Coaching models

People often ask me which coaching models I use, and which ones I teach. The answer I give is always the same. Ones that encourage deep thinking and sustainable change, driven by the coachee. 

I wonder why people do ask this question. Sometimes it is to have the reassurance that a recognised model is being taught. Sometimes it is to make sure that they aren’t wasting their time by attending a course that teaches them something that they already know. And sometimes it’s to demonstrate that they know what a coaching model is. 

There are a number of exploratory questions we can ask in addition to finding out which ones that coaches use. So let’s ask them! 


What is a coaching model? 


Many books about coaching say that almost any structure that comes with an acronym, a 4 quadrant grid or a Venn diagram is a coaching model! Or you’ll read that the standard coaching model is the GROW model, and that is the point of reference. 


A definition is needed. Mine is: 

 “Based on the coachee’s agenda, allowing them to explore, raise their awareness and make decisions that lead to sustainable change” 

Quite ambitious, perhaps, and not every coaching session will do that. But that is the aspiration, and models need to give the coachee the opportunity to create change. 


Do we need a model? 


Yes, but not just a model! One of the reasons that I don’t run short (half day) courses on coaching skills is that generally all that gets taught in that time is the model. A good model works well, best in fact, if it is used by someone who has good coaching skills too. 

I once was trained to use a model known as the iceberg, or logical levels of change. 6 levels in the mythical iceberg, representing different aspects of the human condition. The instruction was to ask each of the six questions, through the process, in order, regardless of what the coachee said. It’s possible that the coachee could get an outcome, but that would be by chance! No listening skills needed, no tailoring questions to the needs of the coachee, no emotional connection. 

So yes, a model, but in conjunction with some good coaching skills. 


What doesn’t work in coaching models? 


Go onto Google images and type in “coaching models”, and see what comes up. There will be GROW, OSKAR, STRIDE, CLEAR, FUEL and any number of other acronym based models. Some work, and some don’t. 

The common theme for models that don’t work is that they don’t give the coachee the opportunity to reflect on feelings, obstacles, blockages.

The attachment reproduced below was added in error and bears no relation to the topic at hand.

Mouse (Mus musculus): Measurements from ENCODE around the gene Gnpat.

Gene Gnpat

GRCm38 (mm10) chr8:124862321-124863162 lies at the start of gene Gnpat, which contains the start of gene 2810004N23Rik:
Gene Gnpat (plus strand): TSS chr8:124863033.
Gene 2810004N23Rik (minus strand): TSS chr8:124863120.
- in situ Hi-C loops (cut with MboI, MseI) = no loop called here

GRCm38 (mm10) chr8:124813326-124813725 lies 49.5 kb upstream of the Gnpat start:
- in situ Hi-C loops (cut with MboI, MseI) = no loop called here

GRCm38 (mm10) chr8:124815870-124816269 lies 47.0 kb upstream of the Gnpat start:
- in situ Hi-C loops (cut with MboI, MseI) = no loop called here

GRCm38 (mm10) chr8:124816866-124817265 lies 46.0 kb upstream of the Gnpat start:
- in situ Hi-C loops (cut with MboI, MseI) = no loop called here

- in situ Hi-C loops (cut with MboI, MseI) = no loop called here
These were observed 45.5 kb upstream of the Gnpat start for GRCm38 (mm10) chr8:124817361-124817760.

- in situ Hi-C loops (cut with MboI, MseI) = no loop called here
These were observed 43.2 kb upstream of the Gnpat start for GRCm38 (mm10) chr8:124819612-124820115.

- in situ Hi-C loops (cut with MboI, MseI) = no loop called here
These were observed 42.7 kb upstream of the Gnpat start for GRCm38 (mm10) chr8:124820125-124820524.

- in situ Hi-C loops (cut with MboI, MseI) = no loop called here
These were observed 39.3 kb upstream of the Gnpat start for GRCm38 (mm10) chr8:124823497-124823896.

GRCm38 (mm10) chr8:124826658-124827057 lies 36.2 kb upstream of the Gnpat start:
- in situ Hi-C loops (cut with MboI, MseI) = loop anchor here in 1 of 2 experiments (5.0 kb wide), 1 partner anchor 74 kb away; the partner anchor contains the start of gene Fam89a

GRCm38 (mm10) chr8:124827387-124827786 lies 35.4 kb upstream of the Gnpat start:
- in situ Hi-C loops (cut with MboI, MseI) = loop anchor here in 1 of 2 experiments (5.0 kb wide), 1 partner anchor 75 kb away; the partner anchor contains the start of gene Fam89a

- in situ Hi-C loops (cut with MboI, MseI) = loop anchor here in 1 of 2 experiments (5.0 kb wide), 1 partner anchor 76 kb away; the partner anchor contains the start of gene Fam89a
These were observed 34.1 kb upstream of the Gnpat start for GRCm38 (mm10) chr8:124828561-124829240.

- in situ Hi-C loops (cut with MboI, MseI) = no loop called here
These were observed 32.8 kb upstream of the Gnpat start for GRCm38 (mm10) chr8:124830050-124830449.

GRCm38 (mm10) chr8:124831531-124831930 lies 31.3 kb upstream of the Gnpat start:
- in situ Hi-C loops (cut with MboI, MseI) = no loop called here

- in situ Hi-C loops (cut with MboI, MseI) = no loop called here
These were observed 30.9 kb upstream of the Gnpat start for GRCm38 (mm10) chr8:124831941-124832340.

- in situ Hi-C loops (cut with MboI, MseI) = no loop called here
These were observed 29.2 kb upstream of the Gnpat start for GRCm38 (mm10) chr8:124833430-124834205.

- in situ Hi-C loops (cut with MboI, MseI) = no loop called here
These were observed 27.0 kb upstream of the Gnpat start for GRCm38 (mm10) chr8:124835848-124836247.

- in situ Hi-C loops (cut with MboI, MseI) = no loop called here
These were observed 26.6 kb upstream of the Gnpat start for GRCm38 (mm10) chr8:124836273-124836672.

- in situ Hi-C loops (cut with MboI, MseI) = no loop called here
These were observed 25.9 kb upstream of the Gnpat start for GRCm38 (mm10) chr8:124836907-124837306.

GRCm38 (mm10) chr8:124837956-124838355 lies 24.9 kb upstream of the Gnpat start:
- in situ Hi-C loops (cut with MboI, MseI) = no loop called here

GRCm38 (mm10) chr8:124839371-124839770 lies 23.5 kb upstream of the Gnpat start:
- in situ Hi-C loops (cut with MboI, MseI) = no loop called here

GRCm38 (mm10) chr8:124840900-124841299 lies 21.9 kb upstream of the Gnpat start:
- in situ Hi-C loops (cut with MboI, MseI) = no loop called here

OSCAR – outcomes, situation, choices, actions, review. Classic problem solving, but between situation and choices there needs to be the exploration of feelings, obstacles and stuckness. 

Also, the acronym obsession, when used badly, can backfire. Take BRIDGE. Actually the words in the process don’t start with the BRIDGE letters. It stands for (Build) trust, Reflect, (Identify) actions, (Deploy) resources (Generate) possibilities, Evaluate. The acronym should be TRARE! 


What does work in coaching models? 


Any model needs to have a few requisites: 

  • The coachee agenda sets the tone and the scene 
  • Some exploration of the situation in question 
  • Deepening the coachee awareness of what is the challenge for them 
  • Providing the opportunity for identifying the changes that are needed 
  • Identifying, embedding and committing to actions 
  • And, no advice from the coach! 

A skilled coach will be able to use the Reflect stage in GROW/BRIDGE to do much of this. But it is the skill of the coach that is allowing them to do this, and not the model itself. 

A good example of a generic one that works well, most of the  time is known as 5 x S 

  1. Situation 
  2. Symptoms 
  3. Source of the issue 
  4. Shift 
  5. Steps to take.  

It works because the source and shift stages allow for deeper exploration. It doesn’t work all the time because it is best suited to coaching on problem issues, rather than positive topics. 


Do we need to go and find a model? 


Absolutely not! The International Coach Federation surveyed its members recently on this question. They found that about half of coaches used an existing, known model, and half of them designed their own. So we can all do the same. In our coach training we teach several different models that we have designed ourselves. And we also encourage coaches to review, amend and improve our models. That gives them ownership, and also helps to improve something that is already good. 


Some next steps


Are you at the stage in your coaching development that a model is needed? Then either design one of your own, or pick one using the criteria above. But don’t be a slave to it. Keep reviewing it, seeing what works well and any amendments that may need to be made. Trust your instinct to ignore generic lists of “great questions for the CIGAR model” . There will be as many bad questions as good ones! And enjoy using a model that definitely focusses on the needs of the coachee! 

And if you would like to use our standard outcome coaching process, then email me at or fill in our contact form and I’ll happily send it to you. 


Happy coaching!


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Charlie Warshawski is a leadership coach and coach trainer. He runs an accredited coach training organisation, Love Your Coaching, offering coaching qualifications. In his coaching, he works 1:1 with leaders, business owners and entrepreneurs, supporting them on topics that are both professional and personal – according to their needs 


If you were stimulated by this article and want to know more about how to use coaching for your career, your organisation or your life generally, then get in contact. Email us at or book in a time for a 30-minute phone or Zoom call For more blogs like this one click here.  

We look forward to hearing from you! 



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